No one would have blamed soprano Mandy Fredrich if she had made her first entrance with carry-on luggage. She had landed two hours before curtain up, went on without a rehearsal and won the hearts of her audience even before she sang a note.
That she should then sing like an angel was a bonus, and totally apt in a piece about demonic interference. Brava La Mandy! Her story will be told for years, not least of all because she was a replacement for a replacement... Irina Lungu was to have sung the role originally taken by German soprano Diana Damrau, who pulled out with a slipped disc a week before the show opened. Just goes to show, you can never have too many sopranos in the world.
Erwin Schrott, devilishly good as Mephistophélès. Photo: Tristram Kenton
Also oft told is the Faust story, based on a real 16th-century academic who is wiling to give up everything for knowledge and pleasure. Charles Gounod's sprawling 1857 opera is based largely on Goethe's version of the cautionary tale: a man disillusioned with life sells his soul to the devil, enjoys a brief period of hedonistic delight, but is ultimately doomed to relinquish everything to fulfil the pact.
On first night, the audience held its breath twice, as news of the jet-propelled Marguerite was coupled with a health bulletin. Uruguayan bass-baritone Erwin Schrott was also under the weather, said director of opera Oliver Mears from the stage. But... he would valiantly go on. Personally, I would rather Erwin Schrott off-colour than many artists at their best, and if the bug gave him a little extra chesty opulence, no one was going to complain. Dark, dashing and brooding as Mephistophélès, his is a star turn – think Poldark with better tunes.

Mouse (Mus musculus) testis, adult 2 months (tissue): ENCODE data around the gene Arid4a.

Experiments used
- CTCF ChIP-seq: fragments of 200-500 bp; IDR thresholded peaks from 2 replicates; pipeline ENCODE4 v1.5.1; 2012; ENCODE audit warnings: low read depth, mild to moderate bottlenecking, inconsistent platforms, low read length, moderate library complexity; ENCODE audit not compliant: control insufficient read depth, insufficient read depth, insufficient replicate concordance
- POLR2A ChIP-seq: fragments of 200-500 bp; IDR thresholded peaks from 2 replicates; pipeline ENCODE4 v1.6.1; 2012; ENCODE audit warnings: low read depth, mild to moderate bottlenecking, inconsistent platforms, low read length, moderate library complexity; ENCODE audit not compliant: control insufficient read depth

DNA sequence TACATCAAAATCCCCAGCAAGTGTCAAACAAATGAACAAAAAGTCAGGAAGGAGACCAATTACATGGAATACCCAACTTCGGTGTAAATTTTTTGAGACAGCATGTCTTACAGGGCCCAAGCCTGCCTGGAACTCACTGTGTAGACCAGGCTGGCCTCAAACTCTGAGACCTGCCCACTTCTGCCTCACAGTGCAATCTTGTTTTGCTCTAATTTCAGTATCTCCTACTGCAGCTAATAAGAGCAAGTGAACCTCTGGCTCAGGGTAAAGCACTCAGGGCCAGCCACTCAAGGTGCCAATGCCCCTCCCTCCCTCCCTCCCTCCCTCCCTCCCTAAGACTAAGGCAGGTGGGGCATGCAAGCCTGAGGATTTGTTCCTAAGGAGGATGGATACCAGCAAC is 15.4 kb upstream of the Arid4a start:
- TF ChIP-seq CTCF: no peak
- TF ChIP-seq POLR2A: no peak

Yasset Roldan and dancers in Faust at Covent Garden, choreography by Michael Keegan-Dolan. Photo: Tristram Kenton
As hapless Faust, US tenor Michael Fabiano has a tendency to sing in exclamation marks, and some passages are so high he might have met Mandy Fredrich stacking over Essex had she been delayed, but he is a terrific vocal and physical match for the powerful Schrott, and it works to have these two larging it as brothers in crime.
Faust's crime is to dally with the innocent Marguerite and leave her pregnant and therefore rejected by all in her buttoned-up society. She kills her child, and only death brings relief.
This production dates from 2004, and holds up well. In Charles Edwards's suitably sensuous design images of the church loom large – a towering organ, gothic arches – and the dance between righteousness and wrongdoing is a literal one in the writhing choreography of Michael Keegan-Dolan, top-hatted Yasset Roldan particularly eye-catching. Costumes by Brigitte Rieffenstuel are by turns decorous and decadent.
US tenor Michael Fabiano in the title role of Faust. Photo: Tristram Kenton
Dan Ettinger conducting the Orchestra of the Royal Opera House made chinks in the wall of sound for lovely solo work, and the Royal Opera Chorus gives its best in the big, big numbers. The soldiers' chorus is one of those numbers people everyone recognise and it, plus the soaring last act trio, are reasons enough to catch this show.
Marguerite's angry brother Valentin is sung with passion and musicality by Stéphane Degout, and the very able Marta Fontanals-Simmons, recent star of The Monstrous Child, is physically and vocally agile as Marguerite's disappointed beau, Siébel.
German soprano Mandy Fredrich as Marguerite saved the day. Photo: Ellen Schmaus
As the amazingly composed Fredrich took deafening curtain calls, the question all over the house was, how would we do this if Brexit happened? This singer got the call on a train from Berlin to Bonn on the day of the show. She bailed out at Hanover and flew to London via Amsterdam. She was picked up at London City by an assistant director who talked her through the show in the taxi on the way to Covent Garden. Free movement of persons: it's not such a terrible thing.
Faust is sung in French with English surtitles. The production is a collaboration with the Opéra de Monte-Carlo, the Opéra de Lille, and the Fondazione Teatro Lirico Giuseppe Verdi, Trieste. Performances are on 1, 18, 25, 30 April; 3, 6 May. The opera is relayed live to cinemas across London, Tues 30 April: click here for details and booking
|What||Faust review , Royal Opera House|
|Where||Royal Opera House, Bow Street, Covent Garden, London, WC2E 9DD | MAP|
|Nearest tube||Covent Garden (underground)|
11 Apr 19 – 06 May 19, seven performances
|Website||Click here for more information and booking|